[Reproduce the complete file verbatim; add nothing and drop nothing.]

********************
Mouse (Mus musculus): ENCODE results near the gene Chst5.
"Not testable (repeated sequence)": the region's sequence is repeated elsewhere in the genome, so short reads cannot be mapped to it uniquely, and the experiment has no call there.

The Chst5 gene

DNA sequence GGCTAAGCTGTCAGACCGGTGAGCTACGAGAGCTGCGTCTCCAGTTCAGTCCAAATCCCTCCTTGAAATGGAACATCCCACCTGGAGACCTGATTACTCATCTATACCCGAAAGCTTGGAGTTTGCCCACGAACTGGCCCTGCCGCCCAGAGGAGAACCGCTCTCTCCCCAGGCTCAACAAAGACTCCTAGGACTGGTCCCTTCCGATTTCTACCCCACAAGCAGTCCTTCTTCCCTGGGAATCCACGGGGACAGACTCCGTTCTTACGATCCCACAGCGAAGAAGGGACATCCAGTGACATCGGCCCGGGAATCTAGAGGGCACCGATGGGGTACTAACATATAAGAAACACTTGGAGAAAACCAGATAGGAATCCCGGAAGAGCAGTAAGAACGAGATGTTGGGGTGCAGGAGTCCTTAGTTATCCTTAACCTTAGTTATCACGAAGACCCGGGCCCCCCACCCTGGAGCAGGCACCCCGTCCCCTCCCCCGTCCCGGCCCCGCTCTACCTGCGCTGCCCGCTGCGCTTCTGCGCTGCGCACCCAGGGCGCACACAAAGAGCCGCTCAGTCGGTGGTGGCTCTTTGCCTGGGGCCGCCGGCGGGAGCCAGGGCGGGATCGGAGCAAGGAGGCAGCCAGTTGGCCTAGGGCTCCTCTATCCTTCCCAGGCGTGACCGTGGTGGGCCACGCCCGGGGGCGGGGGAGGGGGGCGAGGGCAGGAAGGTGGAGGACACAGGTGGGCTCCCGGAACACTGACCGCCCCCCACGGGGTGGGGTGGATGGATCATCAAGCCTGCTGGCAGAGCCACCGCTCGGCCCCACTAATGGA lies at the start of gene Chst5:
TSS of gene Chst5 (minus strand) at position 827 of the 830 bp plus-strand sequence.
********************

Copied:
Mouse (Mus musculus): ENCODE results near the gene Chst5.
"Not testable (repeated sequence)": the region's sequence is repeated elsewhere in the genome, so short reads cannot be mapped to it uniquely, and the experiment has no call there.

The Chst5 gene

DNA sequence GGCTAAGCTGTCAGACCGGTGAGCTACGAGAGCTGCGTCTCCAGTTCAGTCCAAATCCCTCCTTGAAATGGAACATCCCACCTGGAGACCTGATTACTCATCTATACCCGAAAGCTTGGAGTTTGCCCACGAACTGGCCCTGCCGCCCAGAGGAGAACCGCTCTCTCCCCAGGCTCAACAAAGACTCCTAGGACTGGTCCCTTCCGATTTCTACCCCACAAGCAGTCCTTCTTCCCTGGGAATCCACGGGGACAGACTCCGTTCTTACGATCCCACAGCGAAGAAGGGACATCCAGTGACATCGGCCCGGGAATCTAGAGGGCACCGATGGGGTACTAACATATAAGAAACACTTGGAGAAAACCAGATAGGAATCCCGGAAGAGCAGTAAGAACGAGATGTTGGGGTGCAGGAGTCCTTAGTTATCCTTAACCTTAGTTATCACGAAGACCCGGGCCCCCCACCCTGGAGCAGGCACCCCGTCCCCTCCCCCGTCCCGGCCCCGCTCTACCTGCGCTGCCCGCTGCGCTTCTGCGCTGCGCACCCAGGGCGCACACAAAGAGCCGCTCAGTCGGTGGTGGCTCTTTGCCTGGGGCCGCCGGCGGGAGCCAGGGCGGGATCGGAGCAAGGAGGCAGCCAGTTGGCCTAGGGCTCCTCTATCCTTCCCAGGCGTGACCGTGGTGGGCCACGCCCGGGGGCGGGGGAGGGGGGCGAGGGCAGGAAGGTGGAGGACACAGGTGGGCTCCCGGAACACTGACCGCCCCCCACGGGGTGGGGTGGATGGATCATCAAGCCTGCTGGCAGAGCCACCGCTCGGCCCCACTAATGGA lies at the start of gene Chst5:
TSS of gene Chst5 (minus strand) at position 827 of the 830 bp plus-strand sequence.